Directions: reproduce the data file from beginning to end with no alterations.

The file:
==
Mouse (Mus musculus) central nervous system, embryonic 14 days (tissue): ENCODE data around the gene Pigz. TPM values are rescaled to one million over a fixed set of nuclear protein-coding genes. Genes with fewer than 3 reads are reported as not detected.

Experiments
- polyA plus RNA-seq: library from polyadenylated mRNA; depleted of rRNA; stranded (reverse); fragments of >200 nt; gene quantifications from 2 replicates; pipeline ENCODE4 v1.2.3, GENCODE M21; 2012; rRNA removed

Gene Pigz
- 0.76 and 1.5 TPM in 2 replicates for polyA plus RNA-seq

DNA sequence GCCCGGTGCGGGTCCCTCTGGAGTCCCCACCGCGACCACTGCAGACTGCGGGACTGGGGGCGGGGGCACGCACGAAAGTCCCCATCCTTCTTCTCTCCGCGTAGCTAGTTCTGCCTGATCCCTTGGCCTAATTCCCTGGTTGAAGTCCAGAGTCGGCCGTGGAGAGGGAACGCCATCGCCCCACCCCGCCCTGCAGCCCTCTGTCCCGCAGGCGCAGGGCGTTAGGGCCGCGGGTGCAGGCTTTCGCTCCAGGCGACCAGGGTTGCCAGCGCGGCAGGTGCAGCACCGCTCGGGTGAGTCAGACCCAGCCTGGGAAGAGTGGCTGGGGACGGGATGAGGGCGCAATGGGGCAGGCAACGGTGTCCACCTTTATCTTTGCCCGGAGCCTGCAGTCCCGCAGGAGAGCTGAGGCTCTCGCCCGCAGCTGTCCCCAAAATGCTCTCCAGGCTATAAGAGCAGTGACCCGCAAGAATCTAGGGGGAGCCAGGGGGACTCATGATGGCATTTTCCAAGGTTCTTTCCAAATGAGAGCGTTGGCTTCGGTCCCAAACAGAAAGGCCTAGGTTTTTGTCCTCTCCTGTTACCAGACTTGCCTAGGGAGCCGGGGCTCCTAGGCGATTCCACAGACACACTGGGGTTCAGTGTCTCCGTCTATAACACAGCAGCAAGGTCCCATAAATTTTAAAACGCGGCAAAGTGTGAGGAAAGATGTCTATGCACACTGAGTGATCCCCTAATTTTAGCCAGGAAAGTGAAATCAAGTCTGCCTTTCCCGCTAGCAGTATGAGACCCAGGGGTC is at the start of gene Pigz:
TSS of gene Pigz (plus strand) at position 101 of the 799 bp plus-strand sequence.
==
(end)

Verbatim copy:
Mouse (Mus musculus) central nervous system, embryonic 14 days (tissue): ENCODE data around the gene Pigz. TPM values are rescaled to one million over a fixed set of nuclear protein-coding genes. Genes with fewer than 3 reads are reported as not detected.

Experiments
- polyA plus RNA-seq: library from polyadenylated mRNA; depleted of rRNA; stranded (reverse); fragments of >200 nt; gene quantifications from 2 replicates; pipeline ENCODE4 v1.2.3, GENCODE M21; 2012; rRNA removed

Gene Pigz
- 0.76 and 1.5 TPM in 2 replicates for polyA plus RNA-seq

DNA sequence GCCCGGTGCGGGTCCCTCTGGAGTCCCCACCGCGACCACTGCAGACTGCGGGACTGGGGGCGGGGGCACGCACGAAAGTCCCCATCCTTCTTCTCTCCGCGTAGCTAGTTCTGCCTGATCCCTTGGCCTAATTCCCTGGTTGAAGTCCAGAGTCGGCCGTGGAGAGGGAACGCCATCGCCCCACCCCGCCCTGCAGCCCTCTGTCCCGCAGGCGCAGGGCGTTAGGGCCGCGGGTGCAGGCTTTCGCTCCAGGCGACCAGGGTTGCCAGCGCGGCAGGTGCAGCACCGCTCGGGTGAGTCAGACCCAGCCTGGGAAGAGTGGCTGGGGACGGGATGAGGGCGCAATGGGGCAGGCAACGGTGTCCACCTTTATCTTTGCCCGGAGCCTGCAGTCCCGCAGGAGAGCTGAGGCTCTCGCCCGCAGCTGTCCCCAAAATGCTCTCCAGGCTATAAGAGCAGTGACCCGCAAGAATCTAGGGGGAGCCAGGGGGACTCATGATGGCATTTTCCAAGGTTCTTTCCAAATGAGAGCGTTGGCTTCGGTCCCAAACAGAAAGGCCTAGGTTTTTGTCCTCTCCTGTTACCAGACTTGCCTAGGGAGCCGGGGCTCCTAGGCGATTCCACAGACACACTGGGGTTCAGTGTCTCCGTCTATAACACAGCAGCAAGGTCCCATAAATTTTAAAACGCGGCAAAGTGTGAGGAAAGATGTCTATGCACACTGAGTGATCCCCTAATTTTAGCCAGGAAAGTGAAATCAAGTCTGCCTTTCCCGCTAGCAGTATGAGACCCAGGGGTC is at the start of gene Pigz:
TSS of gene Pigz (plus strand) at position 101 of the 799 bp plus-strand sequence.